Memoization is an optimization technique and a specific type of caching. It’s used primarily to speed up computer programs by storing the results of expensive function calls and returning the cached result when the same inputs occur again. While related to lookup tables, since memoization often uses such tables in its implementation, memoization populates its cache of results transparently on the fly, as needed, rather than in advance. Memoization is a way to lower a function’s time cost in exchange for space cost.

In order to memoize a function, it should be pure so that return values are the same for same inputs every time.

## Real world use case: Spreadsheet

To illustrate this technique we will take the exemple of a 1-dimensional spreadsheet.
For the shake of simplicity we will only consider that each input cell’s content is provided as an addition formula with two operands arg1 and arg2.
This arguments can be pure number, for example: “3” will have the value 3, or a reference, for exemple “$0” will have the value of the result of the first cell. Note that we assume there won’t be any cyclic references (a cell that reference itself or a cell that references it, directly or indirectly). const cells = [ { formula: 'ADD', arg1: '0', arg2: '0' }, { formula: 'ADD', arg1: '1', arg2: '1' }, { formula: 'ADD', arg1: '$0', arg2: '$1' }, { formula: 'ADD', arg1: '$1', arg2: '$2' }, { formula: 'ADD', arg1: '$2', arg2: '$3' }, { formula: 'ADD', arg1: '$3', arg2: '$4' }, { formula: 'ADD', arg1: '$4', arg2: '$5' }, { formula: 'ADD', arg1: '$5', arg2: '$6' }, { formula: 'ADD', arg1: '$6', arg2: '$7' } ];  In a brute force version, we could implement a recursive function to get the result of any given cell: const getCellValue = (index) => { let cell = cells[index]; let val1 = parseInt(cell.arg1); let val2 = parseInt(cell.arg2); if (cell.arg1 === '$') {
val1 = getCellValue(parseInt(cell.arg1.substr(1)));
}
if (cell.arg2 === '$') { val2 = getCellValue(parseInt(cell.arg2.substr(1))); } return val1+val2; } console.log(getCellValue(8));  Output: > 42  A simple memoized version would be to explicitly cache the result the first time its calculated and return the cached value on subsequent calls for the same cell. // Init an empty cache of the size of the 1-dimensional spreadsheet let cache = new Array(cells.length); const getCellValue = (index) => { // If the result has already be calculated, // return it rather than calculating it again if (cache[index]) { return cache[index]; } let cell = cells[index]; let val1 = parseInt(cell.arg1); let val2 = parseInt(cell.arg2); if (cell.arg1 === '$') {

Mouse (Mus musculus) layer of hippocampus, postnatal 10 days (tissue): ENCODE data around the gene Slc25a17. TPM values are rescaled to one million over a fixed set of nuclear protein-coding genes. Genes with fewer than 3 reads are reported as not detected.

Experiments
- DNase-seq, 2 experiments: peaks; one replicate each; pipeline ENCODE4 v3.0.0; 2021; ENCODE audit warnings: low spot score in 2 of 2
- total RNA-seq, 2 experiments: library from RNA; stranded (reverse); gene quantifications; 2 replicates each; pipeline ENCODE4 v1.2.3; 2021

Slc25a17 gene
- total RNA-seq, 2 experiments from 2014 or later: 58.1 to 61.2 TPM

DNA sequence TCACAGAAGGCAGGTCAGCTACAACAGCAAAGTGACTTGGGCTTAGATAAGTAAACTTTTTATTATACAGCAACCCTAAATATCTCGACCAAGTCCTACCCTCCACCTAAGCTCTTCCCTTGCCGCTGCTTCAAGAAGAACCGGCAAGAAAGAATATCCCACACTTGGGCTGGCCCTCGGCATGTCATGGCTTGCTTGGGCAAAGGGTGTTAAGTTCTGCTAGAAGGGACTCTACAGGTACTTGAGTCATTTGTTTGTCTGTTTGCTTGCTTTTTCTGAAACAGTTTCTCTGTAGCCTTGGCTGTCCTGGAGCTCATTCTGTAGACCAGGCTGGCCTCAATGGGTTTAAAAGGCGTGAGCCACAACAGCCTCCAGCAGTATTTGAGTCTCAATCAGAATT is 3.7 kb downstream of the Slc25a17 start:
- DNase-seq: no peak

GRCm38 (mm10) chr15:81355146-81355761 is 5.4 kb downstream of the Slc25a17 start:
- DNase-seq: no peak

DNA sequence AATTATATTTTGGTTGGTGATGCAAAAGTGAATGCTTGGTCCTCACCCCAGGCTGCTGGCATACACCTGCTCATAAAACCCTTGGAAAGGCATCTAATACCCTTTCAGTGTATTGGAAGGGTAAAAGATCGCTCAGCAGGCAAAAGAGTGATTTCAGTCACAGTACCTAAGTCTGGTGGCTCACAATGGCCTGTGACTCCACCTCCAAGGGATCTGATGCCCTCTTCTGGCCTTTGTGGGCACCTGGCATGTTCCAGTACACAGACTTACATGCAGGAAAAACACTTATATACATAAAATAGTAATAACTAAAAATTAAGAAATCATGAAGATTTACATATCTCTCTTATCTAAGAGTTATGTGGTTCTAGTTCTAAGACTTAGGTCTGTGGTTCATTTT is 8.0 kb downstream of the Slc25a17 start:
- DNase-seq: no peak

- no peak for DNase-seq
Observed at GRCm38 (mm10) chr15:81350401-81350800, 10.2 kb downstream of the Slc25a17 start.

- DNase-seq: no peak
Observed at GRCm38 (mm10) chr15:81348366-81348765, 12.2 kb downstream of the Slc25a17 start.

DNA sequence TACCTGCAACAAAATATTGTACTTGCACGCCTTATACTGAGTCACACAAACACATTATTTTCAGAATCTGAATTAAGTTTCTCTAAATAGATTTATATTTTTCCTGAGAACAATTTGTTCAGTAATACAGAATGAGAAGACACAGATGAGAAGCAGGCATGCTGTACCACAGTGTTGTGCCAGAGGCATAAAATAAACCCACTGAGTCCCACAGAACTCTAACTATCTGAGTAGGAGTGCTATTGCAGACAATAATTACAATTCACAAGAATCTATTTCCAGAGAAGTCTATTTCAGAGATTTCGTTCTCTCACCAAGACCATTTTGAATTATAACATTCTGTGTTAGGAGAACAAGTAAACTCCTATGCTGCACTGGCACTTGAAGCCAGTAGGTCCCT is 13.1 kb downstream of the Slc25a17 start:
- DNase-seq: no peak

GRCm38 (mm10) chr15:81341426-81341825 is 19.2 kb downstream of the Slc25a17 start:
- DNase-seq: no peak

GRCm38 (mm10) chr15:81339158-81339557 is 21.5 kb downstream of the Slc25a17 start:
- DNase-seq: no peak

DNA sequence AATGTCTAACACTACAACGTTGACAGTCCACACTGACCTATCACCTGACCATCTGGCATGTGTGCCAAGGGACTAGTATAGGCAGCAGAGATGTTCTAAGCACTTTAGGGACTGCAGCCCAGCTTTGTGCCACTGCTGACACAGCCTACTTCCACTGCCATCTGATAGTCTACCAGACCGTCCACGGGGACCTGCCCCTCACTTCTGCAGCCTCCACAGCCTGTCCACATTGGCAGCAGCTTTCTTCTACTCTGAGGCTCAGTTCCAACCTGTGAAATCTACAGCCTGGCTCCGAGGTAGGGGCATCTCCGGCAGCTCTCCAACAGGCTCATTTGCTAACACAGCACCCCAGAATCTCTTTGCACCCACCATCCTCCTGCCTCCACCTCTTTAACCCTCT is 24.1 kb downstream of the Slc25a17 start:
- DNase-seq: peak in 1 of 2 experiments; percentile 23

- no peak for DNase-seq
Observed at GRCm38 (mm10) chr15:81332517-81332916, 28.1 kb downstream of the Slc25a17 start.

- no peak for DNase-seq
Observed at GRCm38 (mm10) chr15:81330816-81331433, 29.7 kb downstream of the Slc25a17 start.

val1 = getCellValue(parseInt(cell.arg1.substr(1)));
}
if (cell.arg2 === '$') { val2 = getCellValue(parseInt(cell.arg2.substr(1))); } // Cache the result cache[index] = val1+val2; return cache[index]; } console.log(getCellValue(8));  Output: > 42  ## Write a memoize function Memoization can be effected implicitly via a functor factory that returns a wrapped memoized function object in a decorator pattern. Rather than call getCellValue, a new function object memGetCellValue is created as follows: const memoize = (fn) => { let cache = []; return (...args) => { const i = args; if (cache[i]) { console.log('Fetching from cache'); return cache[i]; } else { console.log('Calculating result'); cache[i] = fn(i); return cache[i]; } } } const memGetCellValue = memoize(getCellValue); console.log(memGetCellValue(8)); console.log(memGetCellValue(7));  Output: > Calculating result > 42 > Calculating result > 26  Higher-order functions Here, memoize is what we call an Higher-order function. Functions that operate on other functions, either by taking them as arguments or by returning them, are called higher-order functions. While this approach is valid for regular functions, it will not work as expected when we pass in a recursive function to the memoize function since the recursive function on its subsequent calls will end up calling itself instead of the memoized function thereby making no use of the cache. ## Memoizing recursive functions We just need to make sure that our recursive function is calling the memoized function. const getCellValue = memoize( (index) => { let cell = cells[index]; let val1 = parseInt(cell.arg1); let val2 = parseInt(cell.arg2); if (cell.arg1 === '$') {
val1 = getCellValue(parseInt(cell.arg1.substr(1)));
}
if (cell.arg2 === '\$') {
val2 = getCellValue(parseInt(cell.arg2.substr(1)));
}

return val1+val2;
}
);

console.log(getCellValue(8)); // Calculated
console.log(getCellValue(7)); // Cached


The factorial getCellValue is recursively calling a memoized version of itself and is caching the values of previous cells which significantly improves calculations.